Have you ever had an opportunity to close on a piece of business, but you couldn't move forward simply because you lacked the financing to make it happen? Have you ever had to turn away an opportunity because you lacked the cash to purchase the materials needed to complete the order? Maybe you've never actually faced such a situation, but it's more than likely that your cash flow problems have inhibited your growth aspirations.
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It's more than likely that your cash position has limited your opportunities. As such, it's fair to say that any company having issues with cash flow makes a conscious decision to only pursue the type of business they can afford to finance. It's one of the more serious issues associated with having an uneven cash position, and it's also one of the biggest reasons companies scale back their plans for growth. However, you don't have to let your cash flow issues hold you back from increasing your company's market share. A solution includes using an invoice based financing option called receivables factoring. It's a solution that can help you increase market share and improve your customer retention.
Growing Market Share & Customer Retention
In an economy such as this one, a company that defends its market share is one that grows its market share. That's not meant to confuse. Instead, it's meant to explain that in declining markets, defending market share and growing market share are the same thing. Why? Simply put, the business your company defends today will increase once the economy rebounds. It certainly makes sense. Keeping more of your customers when the economy is in a slowdown means your company will have more business when the economy rebounds.
Ultimately, this aforementioned scenario points to the importance of improving your company's customer retention. In essence, retaining more customers means your company is effectively protecting its share of the market. Therefore, you must focus on increasing customer retention now so that your company is better positioned later. However, how can you do that when your company lacks the cash flow to properly finance its inventory? How do you keep your customers when you lack the capital to purchase the raw materials needed to make finished goods? Finally, how do you defend market share and keep customers when your company is overwhelmed by a lack of credit? Simply put, you don't. In the end, you can't defend market share and keep your customers if you don't have the capital to finance your business. So how can receivables factoring help your company increase its market share and improve your customer relationships?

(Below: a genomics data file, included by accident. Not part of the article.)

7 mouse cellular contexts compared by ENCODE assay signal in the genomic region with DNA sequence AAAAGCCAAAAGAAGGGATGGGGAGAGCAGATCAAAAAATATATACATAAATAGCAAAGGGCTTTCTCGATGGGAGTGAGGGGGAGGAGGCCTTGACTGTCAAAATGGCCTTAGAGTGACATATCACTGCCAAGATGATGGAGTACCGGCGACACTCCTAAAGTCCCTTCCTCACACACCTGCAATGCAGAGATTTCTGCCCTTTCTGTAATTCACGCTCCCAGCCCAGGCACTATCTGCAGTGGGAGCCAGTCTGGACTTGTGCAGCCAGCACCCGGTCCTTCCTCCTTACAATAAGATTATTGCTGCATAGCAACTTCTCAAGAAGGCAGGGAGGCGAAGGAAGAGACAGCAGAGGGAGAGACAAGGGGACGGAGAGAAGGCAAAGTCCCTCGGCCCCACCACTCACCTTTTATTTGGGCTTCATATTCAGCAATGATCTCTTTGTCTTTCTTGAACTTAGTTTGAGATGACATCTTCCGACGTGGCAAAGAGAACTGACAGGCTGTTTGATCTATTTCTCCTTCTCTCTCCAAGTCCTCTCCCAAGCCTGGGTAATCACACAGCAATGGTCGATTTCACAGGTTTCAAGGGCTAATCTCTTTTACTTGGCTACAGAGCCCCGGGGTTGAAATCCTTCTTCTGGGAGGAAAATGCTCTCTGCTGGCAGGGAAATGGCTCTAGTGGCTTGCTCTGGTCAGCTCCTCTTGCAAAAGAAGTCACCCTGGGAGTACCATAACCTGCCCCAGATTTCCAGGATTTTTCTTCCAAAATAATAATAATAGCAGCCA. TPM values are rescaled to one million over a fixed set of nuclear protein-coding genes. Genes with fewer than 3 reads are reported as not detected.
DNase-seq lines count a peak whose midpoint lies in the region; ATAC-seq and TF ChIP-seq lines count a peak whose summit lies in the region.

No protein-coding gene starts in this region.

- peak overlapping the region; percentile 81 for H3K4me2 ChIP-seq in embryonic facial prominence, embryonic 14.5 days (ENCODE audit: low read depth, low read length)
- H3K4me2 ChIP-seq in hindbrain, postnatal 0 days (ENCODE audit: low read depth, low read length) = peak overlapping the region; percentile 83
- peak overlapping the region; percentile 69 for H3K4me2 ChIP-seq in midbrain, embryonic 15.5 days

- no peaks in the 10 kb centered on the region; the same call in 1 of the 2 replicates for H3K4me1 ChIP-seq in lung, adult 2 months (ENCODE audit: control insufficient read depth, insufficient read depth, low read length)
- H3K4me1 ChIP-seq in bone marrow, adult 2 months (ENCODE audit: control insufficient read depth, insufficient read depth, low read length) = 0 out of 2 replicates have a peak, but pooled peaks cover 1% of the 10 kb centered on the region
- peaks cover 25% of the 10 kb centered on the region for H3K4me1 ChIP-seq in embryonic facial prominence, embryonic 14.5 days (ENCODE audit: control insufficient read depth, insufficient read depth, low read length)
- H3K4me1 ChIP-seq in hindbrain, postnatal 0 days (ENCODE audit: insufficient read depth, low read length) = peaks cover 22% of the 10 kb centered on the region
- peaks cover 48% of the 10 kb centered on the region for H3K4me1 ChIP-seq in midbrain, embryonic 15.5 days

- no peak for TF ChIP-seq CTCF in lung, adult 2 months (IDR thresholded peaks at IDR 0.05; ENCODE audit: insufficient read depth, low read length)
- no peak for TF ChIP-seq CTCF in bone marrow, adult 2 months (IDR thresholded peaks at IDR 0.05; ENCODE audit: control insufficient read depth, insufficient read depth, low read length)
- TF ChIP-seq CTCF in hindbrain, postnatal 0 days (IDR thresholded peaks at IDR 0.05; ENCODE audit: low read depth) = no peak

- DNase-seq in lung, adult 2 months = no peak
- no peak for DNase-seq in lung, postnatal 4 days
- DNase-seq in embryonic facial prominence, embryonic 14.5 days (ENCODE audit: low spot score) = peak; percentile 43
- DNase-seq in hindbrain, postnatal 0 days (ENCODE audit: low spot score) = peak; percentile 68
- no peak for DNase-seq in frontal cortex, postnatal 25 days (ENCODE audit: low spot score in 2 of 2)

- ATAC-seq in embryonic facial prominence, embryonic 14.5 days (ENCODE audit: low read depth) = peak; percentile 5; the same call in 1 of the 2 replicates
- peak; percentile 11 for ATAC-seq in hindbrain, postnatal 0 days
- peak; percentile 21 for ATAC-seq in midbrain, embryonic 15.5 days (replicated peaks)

The Solution Provided by Receivables Factoring
Receivables factoring is an invoice-based financing solution. There are several such solutions and they are all predicated on using a company's assets in order to establish a business line of credit. For instance, some companies use their real-estate as collateral. Others focus on using their inventory counts of finished goods in order to secure credit. In this case, the inventory must be underwritten in order to define a workable credit limit. Yet, other companies use purchase order financing, which is a solution that allows companies to use current customer purchase orders and contracts in order to secure capital. However, most companies don't own their building outright. Instead, they opt to lease their warehouse and office space. In addition, inventory financing is difficult for companies that don't have high inventory turnover rates. If your company takes too long to sell product, you could see your financing increase with this option. That leaves both receivables factoring and purchase order financing.